1. Apples to Apples, Jr.: This a great game for kids who are able to make some level of choice, even if it's random. I love the vocabulary development we can do with this game as well. It would be very easy to adapt the game with visual cues by creating and attaching matching pictures using the icon-making program of your choice to the red apple cards. Green apple cards could be a bit more challenging as they are more abstract concepts. However, this box is pretty well out-of-the-box ready for most players if they have partners.
2. Imaginiff: This is another game we have had a lot of fun with. In this one everyone answers a question like: "Imagine if Alicia were a zoo animal. What kind of zoo animal would she be?" There are choices and you throw out a number card that matches your choice. Those who won the vote get to move forward on the game board. This game incorporates both vocabulary development and math (more/less, numerals, counting) and is a lot of fun besides. And it's another one that is pretty well out-of-the-box ready for most players with partners if needed.
3. Whoonu: I love Cranium games and this one is as high quality as the rest. And it is one that ALL of my students can play, unlike the Cranium games that require sketching or sculpting or acting things out. This game is all about favorite things. One player is "it," also known as the Whoozit. Everyone else is dealt four cards and picks what they think the Whoozit's favorite thing will be from their cards. The Whoozit then reviews the choices and places them in order from least to most favorite. Points are scored with tokens. The best thing about this game, besides total involvement from everyone including my "random guessers" is that the game moves really fast.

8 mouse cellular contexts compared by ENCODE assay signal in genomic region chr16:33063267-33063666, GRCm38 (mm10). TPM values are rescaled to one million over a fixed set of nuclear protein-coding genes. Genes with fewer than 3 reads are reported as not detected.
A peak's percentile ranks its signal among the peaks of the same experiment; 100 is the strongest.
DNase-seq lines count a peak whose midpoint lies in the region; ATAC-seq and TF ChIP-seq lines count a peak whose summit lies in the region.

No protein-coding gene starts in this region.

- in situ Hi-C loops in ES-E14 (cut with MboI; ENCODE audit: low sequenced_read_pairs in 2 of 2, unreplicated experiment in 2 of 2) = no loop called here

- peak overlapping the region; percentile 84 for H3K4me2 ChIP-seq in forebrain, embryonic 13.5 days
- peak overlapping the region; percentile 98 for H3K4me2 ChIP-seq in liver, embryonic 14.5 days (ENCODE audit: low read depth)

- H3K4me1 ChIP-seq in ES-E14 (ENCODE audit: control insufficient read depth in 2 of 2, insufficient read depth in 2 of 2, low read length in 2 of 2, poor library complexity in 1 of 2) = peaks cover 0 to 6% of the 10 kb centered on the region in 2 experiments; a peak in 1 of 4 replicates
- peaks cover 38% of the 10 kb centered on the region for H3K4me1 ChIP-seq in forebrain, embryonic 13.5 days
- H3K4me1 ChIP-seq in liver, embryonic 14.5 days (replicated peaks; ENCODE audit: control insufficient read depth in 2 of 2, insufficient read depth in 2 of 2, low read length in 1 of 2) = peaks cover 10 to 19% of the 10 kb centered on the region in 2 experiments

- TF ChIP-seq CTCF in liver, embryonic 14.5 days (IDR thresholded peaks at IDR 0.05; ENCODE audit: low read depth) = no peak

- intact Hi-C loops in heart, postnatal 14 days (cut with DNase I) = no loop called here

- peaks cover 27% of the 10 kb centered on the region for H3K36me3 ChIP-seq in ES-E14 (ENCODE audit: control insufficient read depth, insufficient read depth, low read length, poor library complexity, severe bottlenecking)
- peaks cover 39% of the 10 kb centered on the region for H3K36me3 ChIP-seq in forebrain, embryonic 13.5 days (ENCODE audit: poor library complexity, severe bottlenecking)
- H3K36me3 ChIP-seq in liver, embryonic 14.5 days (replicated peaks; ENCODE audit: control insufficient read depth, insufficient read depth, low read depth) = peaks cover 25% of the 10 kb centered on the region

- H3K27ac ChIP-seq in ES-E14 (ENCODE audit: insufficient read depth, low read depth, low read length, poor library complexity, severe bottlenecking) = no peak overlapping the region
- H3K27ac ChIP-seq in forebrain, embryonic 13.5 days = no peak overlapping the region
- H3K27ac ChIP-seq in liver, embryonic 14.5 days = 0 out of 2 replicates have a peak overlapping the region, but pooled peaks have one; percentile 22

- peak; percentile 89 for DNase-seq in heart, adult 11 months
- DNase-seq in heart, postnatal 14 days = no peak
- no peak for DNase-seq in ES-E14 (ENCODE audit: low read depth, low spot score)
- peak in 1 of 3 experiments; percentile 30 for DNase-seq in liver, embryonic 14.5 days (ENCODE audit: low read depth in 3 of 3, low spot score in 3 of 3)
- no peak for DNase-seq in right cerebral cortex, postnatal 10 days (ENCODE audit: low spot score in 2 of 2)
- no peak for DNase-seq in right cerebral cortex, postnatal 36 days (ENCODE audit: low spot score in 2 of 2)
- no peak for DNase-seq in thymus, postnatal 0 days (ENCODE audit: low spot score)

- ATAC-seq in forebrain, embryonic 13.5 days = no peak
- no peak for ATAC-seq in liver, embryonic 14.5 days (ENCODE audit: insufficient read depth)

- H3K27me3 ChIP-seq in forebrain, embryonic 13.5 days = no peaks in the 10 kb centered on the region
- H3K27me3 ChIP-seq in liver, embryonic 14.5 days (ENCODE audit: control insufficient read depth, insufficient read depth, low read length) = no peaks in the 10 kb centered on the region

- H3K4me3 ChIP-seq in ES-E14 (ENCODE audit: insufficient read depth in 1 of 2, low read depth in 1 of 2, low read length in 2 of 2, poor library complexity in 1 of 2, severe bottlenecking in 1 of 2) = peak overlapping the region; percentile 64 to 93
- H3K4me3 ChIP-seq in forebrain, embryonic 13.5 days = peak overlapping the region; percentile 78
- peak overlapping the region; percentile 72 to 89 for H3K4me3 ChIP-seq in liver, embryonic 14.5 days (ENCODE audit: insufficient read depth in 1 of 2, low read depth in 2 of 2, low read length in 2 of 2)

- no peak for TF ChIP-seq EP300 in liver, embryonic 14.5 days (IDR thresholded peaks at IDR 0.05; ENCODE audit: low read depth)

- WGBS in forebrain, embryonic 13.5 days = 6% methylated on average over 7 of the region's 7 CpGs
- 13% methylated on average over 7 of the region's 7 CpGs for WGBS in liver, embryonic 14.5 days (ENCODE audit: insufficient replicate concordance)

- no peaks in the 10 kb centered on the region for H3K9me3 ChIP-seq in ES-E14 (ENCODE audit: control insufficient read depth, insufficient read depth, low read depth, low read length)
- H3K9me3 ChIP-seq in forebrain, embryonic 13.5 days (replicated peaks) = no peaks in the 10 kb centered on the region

4. Sort It Out!: This is another game I really like as teacher for its academic possibilities. Unfortunately my students weren't as thrilled with it the one time we played it, I think because it took too long and was dealing with concepts they know nothing about. In this game you are given a topic such as "Sort these things by length" then choices like "average female sea lion, anaconda, giant salamandar, yardstick, bootlace worm." You then arrange matching colored tiles in order and compare your answers to the answer card. This game holds lots of potential for my gang, but I think I need to 1. go through the cards to find things they understand; 2. modify questions to match up with familiar concepts; and 3. play with only 2-3 students at a time (we played with the whole class and had to wait way too long for everyone to make their choices so the kids kept losing interest).
If you have favorite board or card games, especially for age-neutral or for older students, please share in the comments. I would love to see what others are playing.
Note: Neither Amazon.com nor the publishers of this game endorsed this post. They most likely don't even know I exist. My opinions are simply that, opinions. Take 'em or leave 'em.